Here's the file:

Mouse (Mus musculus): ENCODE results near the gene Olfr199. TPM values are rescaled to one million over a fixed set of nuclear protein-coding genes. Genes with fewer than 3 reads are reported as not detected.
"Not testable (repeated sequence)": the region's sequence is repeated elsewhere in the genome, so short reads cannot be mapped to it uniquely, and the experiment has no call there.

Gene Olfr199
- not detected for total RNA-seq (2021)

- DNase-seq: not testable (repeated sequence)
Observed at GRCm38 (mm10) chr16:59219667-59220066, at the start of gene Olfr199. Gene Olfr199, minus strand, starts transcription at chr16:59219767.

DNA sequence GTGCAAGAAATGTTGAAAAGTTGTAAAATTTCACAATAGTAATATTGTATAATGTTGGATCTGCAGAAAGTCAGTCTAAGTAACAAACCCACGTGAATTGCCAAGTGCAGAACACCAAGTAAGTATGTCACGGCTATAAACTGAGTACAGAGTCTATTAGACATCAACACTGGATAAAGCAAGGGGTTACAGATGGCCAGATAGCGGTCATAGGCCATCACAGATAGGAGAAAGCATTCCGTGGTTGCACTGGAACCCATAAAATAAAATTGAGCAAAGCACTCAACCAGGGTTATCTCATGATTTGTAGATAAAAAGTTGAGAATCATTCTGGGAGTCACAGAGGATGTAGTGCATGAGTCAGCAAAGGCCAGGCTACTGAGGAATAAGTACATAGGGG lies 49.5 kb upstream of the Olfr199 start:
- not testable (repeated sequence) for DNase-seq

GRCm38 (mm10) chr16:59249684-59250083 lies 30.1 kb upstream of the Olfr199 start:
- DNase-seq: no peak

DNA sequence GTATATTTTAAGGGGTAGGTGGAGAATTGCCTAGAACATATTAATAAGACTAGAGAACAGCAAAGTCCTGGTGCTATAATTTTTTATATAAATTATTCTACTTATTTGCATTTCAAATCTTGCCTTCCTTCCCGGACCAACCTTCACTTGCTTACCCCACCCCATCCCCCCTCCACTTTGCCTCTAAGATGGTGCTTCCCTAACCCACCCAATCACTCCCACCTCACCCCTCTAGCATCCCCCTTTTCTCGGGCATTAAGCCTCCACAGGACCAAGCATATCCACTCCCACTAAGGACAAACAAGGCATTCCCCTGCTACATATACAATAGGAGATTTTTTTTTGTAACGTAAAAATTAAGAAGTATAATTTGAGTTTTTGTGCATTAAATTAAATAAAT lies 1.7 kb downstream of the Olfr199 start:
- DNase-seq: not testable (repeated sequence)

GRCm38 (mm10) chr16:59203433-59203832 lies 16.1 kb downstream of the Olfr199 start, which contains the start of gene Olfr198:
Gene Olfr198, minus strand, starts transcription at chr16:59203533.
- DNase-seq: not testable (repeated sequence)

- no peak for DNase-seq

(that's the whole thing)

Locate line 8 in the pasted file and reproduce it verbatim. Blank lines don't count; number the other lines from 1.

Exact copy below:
- not testable (repeated sequence) for DNase-seq